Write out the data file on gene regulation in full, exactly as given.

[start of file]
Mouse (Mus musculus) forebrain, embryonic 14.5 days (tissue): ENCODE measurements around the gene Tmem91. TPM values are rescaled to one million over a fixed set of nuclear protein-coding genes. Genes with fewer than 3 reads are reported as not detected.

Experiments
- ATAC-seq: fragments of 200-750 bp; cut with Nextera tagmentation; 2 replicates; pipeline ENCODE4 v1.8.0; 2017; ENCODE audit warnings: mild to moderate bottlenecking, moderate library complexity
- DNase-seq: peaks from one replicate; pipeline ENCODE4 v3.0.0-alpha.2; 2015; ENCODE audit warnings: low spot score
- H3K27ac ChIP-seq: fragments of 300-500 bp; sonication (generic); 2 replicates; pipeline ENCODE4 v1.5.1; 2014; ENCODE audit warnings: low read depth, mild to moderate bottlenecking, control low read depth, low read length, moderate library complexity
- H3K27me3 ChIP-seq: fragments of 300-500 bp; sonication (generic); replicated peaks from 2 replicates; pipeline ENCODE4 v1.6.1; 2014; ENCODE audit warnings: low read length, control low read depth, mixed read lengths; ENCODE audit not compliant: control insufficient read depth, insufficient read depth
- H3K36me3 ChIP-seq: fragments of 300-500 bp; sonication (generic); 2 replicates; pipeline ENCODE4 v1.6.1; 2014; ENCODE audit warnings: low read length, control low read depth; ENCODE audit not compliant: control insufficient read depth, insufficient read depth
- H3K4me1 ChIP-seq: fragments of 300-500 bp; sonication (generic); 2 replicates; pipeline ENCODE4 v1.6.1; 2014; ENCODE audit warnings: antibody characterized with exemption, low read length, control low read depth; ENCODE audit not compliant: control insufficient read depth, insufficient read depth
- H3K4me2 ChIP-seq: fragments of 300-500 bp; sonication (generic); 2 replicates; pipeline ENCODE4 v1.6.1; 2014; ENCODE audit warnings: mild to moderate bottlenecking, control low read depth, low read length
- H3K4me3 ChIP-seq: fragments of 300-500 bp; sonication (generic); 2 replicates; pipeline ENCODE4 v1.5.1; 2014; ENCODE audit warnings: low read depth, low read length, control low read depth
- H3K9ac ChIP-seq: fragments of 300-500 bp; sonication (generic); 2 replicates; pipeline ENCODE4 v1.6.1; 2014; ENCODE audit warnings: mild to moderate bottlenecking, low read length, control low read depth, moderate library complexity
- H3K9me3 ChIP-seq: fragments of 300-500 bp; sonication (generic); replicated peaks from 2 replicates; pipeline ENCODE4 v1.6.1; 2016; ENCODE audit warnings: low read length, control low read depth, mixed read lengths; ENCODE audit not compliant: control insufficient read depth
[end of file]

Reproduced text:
Mouse (Mus musculus) forebrain, embryonic 14.5 days (tissue): ENCODE measurements around the gene Tmem91. TPM values are rescaled to one million over a fixed set of nuclear protein-coding genes. Genes with fewer than 3 reads are reported as not detected.

Experiments
- ATAC-seq: fragments of 200-750 bp; cut with Nextera tagmentation; 2 replicates; pipeline ENCODE4 v1.8.0; 2017; ENCODE audit warnings: mild to moderate bottlenecking, moderate library complexity
- DNase-seq: peaks from one replicate; pipeline ENCODE4 v3.0.0-alpha.2; 2015; ENCODE audit warnings: low spot score
- H3K27ac ChIP-seq: fragments of 300-500 bp; sonication (generic); 2 replicates; pipeline ENCODE4 v1.5.1; 2014; ENCODE audit warnings: low read depth, mild to moderate bottlenecking, control low read depth, low read length, moderate library complexity
- H3K27me3 ChIP-seq: fragments of 300-500 bp; sonication (generic); replicated peaks from 2 replicates; pipeline ENCODE4 v1.6.1; 2014; ENCODE audit warnings: low read length, control low read depth, mixed read lengths; ENCODE audit not compliant: control insufficient read depth, insufficient read depth
- H3K36me3 ChIP-seq: fragments of 300-500 bp; sonication (generic); 2 replicates; pipeline ENCODE4 v1.6.1; 2014; ENCODE audit warnings: low read length, control low read depth; ENCODE audit not compliant: control insufficient read depth, insufficient read depth
- H3K4me1 ChIP-seq: fragments of 300-500 bp; sonication (generic); 2 replicates; pipeline ENCODE4 v1.6.1; 2014; ENCODE audit warnings: antibody characterized with exemption, low read length, control low read depth; ENCODE audit not compliant: control insufficient read depth, insufficient read depth
- H3K4me2 ChIP-seq: fragments of 300-500 bp; sonication (generic); 2 replicates; pipeline ENCODE4 v1.6.1; 2014; ENCODE audit warnings: mild to moderate bottlenecking, control low read depth, low read length
- H3K4me3 ChIP-seq: fragments of 300-500 bp; sonication (generic); 2 replicates; pipeline ENCODE4 v1.5.1; 2014; ENCODE audit warnings: low read depth, low read length, control low read depth
- H3K9ac ChIP-seq: fragments of 300-500 bp; sonication (generic); 2 replicates; pipeline ENCODE4 v1.6.1; 2014; ENCODE audit warnings: mild to moderate bottlenecking, low read length, control low read depth, moderate library complexity
- H3K9me3 ChIP-seq: fragments of 300-500 bp; sonication (generic); replicated peaks from 2 replicates; pipeline ENCODE4 v1.6.1; 2016; ENCODE audit warnings: low read length, control low read depth, mixed read lengths; ENCODE audit not compliant: control insufficient read depth